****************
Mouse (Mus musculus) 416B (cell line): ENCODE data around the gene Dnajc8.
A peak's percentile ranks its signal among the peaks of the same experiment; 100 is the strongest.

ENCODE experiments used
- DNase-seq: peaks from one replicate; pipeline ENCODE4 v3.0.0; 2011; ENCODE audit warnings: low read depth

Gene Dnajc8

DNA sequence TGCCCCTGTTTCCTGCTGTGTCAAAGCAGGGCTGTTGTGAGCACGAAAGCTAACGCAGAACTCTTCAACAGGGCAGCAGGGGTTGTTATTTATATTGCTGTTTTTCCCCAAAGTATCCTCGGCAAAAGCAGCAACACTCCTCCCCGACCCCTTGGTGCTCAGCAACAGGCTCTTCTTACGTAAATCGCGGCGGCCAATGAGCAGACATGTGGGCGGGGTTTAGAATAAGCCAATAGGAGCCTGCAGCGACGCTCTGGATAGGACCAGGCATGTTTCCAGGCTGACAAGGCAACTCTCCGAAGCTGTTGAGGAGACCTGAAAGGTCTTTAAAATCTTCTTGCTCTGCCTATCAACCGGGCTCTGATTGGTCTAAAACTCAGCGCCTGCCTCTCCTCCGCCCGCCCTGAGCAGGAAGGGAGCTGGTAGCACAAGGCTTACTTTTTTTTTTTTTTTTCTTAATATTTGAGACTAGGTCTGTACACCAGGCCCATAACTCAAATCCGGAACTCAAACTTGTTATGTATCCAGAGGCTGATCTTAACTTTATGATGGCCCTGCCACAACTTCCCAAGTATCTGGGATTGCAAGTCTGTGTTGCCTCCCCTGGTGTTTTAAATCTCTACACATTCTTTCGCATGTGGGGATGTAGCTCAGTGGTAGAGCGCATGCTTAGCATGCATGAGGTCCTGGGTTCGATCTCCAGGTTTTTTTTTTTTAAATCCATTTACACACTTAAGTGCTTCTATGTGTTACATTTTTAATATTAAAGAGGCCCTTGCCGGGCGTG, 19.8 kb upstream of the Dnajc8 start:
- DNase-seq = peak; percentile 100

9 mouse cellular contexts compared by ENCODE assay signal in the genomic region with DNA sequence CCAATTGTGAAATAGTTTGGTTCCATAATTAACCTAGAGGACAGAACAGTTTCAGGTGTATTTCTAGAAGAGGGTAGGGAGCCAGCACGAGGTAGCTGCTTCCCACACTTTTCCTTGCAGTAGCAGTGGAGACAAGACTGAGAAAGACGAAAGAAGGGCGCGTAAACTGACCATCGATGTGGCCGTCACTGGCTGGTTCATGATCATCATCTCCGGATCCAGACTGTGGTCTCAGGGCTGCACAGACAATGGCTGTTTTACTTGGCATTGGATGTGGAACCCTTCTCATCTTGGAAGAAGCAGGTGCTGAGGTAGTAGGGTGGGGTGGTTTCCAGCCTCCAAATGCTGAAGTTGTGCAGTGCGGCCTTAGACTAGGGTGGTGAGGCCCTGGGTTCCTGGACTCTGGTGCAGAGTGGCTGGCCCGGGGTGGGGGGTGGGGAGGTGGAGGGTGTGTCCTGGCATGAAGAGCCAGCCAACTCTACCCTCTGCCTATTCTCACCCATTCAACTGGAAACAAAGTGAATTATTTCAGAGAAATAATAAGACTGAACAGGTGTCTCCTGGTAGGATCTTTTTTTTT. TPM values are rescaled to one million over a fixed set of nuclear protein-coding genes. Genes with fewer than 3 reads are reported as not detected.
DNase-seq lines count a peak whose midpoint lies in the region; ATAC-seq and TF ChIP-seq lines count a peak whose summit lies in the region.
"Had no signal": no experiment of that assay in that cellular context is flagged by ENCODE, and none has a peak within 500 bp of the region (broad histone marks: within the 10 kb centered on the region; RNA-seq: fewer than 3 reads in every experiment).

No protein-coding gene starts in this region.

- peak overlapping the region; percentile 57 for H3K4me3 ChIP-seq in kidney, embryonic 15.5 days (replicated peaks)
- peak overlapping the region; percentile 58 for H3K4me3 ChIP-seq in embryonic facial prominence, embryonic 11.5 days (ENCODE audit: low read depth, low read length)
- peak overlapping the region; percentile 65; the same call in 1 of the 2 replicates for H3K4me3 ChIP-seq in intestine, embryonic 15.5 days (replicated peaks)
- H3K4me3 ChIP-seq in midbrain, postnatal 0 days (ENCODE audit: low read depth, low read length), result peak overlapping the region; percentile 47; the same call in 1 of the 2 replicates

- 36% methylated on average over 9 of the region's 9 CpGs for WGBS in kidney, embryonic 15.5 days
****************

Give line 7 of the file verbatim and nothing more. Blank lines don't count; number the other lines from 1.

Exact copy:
- DNase-seq = peak; percentile 100